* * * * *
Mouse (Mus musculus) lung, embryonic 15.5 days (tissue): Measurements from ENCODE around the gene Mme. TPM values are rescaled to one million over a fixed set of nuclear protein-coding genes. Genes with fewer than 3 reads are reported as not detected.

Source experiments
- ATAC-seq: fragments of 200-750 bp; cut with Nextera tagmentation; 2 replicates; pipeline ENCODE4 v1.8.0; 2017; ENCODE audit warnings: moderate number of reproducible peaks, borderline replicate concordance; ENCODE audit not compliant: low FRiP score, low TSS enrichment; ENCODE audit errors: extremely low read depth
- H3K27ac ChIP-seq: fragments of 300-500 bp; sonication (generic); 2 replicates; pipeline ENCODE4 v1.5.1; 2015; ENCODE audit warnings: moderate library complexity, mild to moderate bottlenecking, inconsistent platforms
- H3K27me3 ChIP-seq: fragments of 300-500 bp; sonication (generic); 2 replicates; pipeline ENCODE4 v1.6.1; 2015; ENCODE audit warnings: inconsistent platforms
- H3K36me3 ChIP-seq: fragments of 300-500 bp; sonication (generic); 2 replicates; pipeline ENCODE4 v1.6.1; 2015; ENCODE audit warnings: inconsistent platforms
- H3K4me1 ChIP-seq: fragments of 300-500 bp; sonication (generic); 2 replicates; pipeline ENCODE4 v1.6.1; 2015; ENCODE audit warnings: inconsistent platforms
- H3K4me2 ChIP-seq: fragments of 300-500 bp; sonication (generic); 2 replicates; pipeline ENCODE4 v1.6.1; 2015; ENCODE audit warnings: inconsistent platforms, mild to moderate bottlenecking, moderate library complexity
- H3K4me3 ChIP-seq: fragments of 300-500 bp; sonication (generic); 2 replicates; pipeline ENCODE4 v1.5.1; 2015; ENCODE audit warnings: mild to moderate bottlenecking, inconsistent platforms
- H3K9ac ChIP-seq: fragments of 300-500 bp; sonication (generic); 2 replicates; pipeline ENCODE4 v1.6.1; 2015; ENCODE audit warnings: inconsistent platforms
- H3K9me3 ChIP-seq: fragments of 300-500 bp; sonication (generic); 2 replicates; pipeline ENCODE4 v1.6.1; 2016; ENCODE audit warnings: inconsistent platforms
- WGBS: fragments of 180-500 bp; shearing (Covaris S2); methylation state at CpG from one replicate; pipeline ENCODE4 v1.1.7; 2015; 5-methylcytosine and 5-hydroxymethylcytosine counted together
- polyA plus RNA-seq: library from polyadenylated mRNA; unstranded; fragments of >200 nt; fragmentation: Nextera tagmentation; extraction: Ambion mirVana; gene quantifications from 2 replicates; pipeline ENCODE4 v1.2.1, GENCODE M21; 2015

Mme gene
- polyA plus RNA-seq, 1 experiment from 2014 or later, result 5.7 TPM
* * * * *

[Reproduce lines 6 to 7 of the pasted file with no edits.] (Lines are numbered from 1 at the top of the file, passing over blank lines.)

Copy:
- H3K36me3 ChIP-seq: fragments of 300-500 bp; sonication (generic); 2 replicates; pipeline ENCODE4 v1.6.1; 2015; ENCODE audit warnings: inconsistent platforms
- H3K4me1 ChIP-seq: fragments of 300-500 bp; sonication (generic); 2 replicates; pipeline ENCODE4 v1.6.1; 2015; ENCODE audit warnings: inconsistent platforms